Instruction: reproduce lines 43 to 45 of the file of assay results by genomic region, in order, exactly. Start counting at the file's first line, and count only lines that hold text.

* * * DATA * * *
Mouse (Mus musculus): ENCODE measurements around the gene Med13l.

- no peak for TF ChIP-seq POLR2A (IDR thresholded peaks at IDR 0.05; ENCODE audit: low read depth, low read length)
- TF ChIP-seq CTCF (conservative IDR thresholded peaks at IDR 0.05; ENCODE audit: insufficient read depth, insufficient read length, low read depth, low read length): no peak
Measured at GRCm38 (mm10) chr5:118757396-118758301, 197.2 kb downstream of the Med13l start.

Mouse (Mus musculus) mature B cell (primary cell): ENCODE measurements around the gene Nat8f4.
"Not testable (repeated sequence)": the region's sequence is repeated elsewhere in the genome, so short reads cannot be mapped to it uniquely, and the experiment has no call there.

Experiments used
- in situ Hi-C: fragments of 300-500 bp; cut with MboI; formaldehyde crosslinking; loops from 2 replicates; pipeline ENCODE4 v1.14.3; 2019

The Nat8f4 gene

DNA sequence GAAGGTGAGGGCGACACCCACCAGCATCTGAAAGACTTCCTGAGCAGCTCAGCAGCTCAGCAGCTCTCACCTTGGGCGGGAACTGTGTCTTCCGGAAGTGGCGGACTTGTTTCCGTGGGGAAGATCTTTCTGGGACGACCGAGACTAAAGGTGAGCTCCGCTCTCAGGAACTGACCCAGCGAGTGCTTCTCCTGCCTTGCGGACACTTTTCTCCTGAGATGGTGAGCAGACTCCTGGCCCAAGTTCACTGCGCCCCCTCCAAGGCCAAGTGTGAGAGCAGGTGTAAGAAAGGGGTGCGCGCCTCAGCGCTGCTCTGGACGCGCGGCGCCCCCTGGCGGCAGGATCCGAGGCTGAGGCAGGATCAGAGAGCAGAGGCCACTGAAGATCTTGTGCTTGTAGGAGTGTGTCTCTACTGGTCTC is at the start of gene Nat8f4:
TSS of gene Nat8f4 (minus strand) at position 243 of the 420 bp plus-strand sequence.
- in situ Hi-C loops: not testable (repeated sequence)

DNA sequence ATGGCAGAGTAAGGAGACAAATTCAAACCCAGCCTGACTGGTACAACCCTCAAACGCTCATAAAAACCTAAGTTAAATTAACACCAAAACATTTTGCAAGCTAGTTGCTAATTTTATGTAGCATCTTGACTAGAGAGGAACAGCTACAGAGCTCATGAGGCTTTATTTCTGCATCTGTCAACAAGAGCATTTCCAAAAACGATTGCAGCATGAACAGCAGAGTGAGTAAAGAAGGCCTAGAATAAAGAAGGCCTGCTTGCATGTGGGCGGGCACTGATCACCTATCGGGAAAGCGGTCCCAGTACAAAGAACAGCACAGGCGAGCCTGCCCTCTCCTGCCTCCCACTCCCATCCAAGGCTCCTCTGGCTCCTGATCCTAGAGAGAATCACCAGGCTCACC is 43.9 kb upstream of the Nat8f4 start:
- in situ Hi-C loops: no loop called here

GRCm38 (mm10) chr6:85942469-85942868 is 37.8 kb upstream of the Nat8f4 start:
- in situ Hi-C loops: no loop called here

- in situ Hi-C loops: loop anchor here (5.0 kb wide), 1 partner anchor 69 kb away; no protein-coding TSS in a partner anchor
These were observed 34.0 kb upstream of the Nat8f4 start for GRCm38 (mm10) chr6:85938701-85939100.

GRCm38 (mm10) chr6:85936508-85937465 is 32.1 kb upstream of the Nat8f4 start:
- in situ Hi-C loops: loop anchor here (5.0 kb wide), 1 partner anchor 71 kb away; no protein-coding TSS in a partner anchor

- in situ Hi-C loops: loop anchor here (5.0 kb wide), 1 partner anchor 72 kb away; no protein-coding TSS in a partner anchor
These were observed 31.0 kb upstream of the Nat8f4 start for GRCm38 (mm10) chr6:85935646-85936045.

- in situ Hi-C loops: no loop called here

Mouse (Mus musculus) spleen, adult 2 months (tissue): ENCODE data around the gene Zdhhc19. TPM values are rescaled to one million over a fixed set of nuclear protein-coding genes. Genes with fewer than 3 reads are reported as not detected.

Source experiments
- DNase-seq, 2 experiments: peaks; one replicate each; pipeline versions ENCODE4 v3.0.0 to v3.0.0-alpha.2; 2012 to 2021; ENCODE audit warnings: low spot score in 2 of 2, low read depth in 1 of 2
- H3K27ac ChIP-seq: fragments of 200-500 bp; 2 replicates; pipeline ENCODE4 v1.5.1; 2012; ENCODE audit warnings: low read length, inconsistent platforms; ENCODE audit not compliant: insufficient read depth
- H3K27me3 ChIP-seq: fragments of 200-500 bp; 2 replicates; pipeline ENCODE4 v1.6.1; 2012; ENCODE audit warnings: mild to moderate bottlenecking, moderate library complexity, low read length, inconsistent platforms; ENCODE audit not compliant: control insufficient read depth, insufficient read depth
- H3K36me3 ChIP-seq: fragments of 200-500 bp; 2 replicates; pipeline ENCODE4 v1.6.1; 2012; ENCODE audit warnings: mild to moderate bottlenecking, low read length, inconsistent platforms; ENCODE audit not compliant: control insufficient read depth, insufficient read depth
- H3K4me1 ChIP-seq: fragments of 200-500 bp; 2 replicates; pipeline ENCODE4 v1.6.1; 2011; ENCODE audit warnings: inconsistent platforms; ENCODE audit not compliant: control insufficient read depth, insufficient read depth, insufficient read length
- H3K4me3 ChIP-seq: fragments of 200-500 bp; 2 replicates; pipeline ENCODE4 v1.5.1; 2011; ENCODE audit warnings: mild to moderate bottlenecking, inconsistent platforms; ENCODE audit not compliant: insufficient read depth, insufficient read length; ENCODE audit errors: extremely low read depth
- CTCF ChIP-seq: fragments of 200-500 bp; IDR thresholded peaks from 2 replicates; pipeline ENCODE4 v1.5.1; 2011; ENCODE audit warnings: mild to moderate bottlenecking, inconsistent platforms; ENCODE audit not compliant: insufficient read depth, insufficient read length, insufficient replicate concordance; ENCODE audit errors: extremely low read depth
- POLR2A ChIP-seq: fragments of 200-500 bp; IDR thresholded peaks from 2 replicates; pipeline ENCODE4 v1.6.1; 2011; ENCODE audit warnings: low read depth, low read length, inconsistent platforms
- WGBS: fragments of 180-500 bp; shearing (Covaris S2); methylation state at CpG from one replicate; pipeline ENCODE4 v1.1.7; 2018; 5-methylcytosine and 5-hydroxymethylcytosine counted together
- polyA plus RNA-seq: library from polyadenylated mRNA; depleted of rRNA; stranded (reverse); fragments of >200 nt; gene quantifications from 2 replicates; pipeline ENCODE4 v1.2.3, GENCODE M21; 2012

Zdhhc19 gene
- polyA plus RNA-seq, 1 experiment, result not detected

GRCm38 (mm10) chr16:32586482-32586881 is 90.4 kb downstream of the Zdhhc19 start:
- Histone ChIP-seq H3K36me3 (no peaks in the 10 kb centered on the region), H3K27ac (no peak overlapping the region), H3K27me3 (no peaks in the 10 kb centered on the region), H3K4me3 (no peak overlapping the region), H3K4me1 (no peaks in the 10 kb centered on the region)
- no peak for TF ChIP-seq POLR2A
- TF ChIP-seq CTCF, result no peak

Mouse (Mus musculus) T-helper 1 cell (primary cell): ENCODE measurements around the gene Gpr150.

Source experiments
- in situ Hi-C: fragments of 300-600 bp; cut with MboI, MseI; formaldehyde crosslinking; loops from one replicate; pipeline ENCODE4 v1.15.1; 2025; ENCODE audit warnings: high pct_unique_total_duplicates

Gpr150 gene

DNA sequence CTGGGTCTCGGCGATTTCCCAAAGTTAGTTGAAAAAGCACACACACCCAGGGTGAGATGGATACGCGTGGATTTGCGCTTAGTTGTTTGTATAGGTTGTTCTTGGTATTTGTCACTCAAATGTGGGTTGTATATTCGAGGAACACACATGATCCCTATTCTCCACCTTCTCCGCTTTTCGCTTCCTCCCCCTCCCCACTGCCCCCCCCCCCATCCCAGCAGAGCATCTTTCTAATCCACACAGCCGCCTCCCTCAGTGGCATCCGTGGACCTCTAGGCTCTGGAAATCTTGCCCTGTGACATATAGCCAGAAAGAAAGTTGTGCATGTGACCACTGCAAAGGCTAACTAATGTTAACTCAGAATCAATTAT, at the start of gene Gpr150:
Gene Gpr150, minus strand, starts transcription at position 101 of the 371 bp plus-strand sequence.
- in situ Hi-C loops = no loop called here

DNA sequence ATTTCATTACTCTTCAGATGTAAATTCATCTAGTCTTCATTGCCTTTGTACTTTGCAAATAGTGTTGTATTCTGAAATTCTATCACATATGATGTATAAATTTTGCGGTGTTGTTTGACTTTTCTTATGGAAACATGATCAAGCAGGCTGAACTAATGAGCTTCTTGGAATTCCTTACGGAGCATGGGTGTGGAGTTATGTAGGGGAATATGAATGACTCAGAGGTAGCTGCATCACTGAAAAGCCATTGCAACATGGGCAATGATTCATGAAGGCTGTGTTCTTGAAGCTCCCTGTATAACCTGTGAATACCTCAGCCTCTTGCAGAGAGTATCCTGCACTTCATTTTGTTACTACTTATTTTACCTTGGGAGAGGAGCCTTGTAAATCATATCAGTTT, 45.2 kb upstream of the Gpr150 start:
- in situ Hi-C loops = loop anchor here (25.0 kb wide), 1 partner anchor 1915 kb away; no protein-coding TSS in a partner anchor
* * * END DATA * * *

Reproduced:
Source experiments
- in situ Hi-C: fragments of 300-600 bp; cut with MboI, MseI; formaldehyde crosslinking; loops from one replicate; pipeline ENCODE4 v1.15.1; 2025; ENCODE audit warnings: high pct_unique_total_duplicates

Gpr150 gene